LA County residents, like people in all communities across the country, are hurting from COVID and the economic impacts of the pandemic. It's not a surprise that a few of the top priorities that the Biden transition team has identified focus on responding to COVID, keeping our communities safe from COVID, as well as the economic recovery that's needed in order to support the livelihoods of people all over the country.

The third priority is around racial equity and inclusion, and the fourth, and importantly so, is climate change. The way I look at it, from LA County's perspective, all of these things are interconnected: the economic impact is really from COVID, but responding to climate change and introducing racial equity and inclusion in responding to climate change will actually enable us to respond to COVID and help the economy recover.

In 2019 before the pandemic, in California, there were over half a million jobs in the clean energy sector, representing about one-seventh of all the clean energy jobs nationally, and it was growing at about 22 percent per year according to E2. That's about 10-times faster job growth rate than the California’s overall economy, so it's no surprise that the Biden team realizes that there's a huge opportunity in clean energy jobs as a way to rebuild the economy. A focus around clean energy and job creation in the clean energy jobs sector is important to building back better with cleaner infrastructure.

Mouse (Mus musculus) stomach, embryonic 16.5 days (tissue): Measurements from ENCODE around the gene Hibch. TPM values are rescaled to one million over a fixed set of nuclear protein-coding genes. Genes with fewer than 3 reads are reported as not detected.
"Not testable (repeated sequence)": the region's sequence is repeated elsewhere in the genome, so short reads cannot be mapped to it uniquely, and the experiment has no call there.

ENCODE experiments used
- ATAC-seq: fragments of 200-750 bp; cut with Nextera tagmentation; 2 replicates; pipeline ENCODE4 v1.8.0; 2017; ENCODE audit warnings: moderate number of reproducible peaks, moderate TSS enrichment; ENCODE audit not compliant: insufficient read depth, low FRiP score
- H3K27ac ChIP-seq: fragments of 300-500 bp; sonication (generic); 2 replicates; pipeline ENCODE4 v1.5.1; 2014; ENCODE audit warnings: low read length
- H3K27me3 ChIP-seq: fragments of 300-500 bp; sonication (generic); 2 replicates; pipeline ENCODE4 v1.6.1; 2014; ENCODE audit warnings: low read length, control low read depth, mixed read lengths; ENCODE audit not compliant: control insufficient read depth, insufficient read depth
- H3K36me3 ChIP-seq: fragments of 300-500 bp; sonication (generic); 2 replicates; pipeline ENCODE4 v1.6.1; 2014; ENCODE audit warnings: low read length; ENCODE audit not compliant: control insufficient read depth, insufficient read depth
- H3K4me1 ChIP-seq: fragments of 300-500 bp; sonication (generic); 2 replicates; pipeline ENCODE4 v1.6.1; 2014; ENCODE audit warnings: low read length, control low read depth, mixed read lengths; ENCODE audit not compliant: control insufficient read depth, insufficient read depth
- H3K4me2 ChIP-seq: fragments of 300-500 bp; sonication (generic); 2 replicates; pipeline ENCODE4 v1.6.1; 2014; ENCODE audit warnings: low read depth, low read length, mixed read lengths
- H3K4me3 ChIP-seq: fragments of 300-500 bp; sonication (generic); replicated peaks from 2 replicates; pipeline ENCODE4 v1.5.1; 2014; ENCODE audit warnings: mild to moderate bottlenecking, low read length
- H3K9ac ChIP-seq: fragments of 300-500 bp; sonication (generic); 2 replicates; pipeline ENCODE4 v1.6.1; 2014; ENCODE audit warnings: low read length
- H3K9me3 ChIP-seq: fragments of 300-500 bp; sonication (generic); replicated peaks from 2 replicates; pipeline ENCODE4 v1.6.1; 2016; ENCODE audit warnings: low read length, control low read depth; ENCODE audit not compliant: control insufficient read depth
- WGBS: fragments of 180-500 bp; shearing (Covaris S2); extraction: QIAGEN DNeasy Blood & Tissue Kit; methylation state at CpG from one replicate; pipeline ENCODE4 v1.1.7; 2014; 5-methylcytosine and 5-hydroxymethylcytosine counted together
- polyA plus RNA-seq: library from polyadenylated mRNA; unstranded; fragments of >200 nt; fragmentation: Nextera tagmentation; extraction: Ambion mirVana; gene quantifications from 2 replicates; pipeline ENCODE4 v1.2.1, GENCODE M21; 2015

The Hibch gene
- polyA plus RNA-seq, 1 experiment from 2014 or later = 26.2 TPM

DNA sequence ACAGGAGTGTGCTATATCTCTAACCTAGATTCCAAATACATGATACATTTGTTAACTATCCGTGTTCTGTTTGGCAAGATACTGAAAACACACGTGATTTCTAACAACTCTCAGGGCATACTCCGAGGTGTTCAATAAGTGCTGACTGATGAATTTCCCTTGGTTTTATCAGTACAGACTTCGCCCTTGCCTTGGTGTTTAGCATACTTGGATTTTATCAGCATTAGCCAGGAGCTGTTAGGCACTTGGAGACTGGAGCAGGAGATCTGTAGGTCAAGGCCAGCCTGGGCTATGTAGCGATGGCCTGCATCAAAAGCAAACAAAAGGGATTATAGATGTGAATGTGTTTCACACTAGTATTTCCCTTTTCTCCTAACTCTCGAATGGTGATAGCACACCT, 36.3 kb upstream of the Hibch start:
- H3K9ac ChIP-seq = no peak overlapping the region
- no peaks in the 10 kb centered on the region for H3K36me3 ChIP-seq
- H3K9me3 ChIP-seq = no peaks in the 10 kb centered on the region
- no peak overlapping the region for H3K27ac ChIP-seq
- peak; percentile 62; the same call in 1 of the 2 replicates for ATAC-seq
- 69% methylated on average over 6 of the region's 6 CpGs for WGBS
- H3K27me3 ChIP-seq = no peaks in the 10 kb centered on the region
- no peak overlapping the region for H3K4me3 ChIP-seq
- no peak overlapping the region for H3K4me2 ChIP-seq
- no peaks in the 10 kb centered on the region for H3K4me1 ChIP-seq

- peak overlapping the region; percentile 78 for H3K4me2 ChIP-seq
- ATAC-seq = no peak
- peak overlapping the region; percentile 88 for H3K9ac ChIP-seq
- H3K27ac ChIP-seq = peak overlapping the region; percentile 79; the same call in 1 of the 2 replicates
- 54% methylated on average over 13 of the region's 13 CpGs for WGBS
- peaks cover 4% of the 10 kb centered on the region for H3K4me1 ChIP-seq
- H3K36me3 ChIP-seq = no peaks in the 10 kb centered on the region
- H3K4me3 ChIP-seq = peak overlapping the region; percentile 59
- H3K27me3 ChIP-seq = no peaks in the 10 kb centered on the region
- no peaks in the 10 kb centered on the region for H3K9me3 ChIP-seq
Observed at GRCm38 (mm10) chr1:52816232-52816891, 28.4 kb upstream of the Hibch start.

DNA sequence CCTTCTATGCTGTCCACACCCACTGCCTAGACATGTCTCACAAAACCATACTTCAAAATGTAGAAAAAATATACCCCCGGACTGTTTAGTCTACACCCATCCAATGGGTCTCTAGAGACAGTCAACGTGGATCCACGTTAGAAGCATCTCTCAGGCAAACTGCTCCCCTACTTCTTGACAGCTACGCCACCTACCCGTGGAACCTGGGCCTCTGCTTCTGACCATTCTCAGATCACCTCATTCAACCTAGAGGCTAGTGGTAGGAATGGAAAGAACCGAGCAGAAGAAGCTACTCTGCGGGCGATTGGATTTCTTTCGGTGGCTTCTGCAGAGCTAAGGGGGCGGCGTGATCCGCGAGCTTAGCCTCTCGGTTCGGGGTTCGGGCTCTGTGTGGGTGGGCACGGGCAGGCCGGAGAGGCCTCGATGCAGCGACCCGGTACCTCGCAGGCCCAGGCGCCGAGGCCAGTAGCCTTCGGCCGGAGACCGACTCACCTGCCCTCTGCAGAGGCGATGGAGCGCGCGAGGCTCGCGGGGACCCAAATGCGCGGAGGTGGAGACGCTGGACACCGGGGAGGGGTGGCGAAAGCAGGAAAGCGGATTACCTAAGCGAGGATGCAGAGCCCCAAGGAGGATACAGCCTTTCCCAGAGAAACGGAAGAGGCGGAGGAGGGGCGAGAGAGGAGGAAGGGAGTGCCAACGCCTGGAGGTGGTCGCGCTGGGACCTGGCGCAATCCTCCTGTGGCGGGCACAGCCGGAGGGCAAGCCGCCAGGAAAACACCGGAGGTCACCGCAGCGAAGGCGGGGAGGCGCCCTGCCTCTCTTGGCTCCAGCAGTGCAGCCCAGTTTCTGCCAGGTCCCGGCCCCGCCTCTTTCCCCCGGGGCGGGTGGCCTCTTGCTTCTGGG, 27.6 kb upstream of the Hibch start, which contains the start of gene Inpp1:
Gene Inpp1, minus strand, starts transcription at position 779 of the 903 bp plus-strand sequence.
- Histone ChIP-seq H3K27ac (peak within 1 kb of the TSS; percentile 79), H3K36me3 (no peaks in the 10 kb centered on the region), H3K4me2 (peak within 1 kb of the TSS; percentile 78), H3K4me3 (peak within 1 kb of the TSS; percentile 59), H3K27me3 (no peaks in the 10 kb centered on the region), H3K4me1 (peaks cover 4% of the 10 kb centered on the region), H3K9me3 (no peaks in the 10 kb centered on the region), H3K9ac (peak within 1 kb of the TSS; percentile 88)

Here in LA County, on my own team, we're doing things like creating green career pathways. Last month, we launched a Green Career Pathways program to support workforce development for transitioning former foster youth. We're training former foster youth to enter the clean energy field and providing internships that will enable them to get long term careers in the energy field. That's a big focus of my program.

My department is also looking at the digital divide and launching a new effort called Delete the Divide.  COVID has exacerbated the disparities in our society.  Distance learning really only works when everyone has access to technology. Not everyone has Wi-Fi access or even access to computers, so we're partnering with our libraries and other public spaces to provide more public and outdoor Wi-Fi access and create more opportunities for our students to learn.

I see training programs like the Green Career Pathways Program as part of a strategy for deleting the digital, racial, and economic opportunity divide. What we're doing in the county and the state are very aligned with the focus on responding to climate change and its economic and job-creation impact.

But we also need strong federal leadership around investing in infrastructure, especially clean energy infrastructure, so we can build back better.  I believe that the new Biden administration will prioritize these investments to help communities all across the country.

And your expectations of what aid State Government will offer LA County?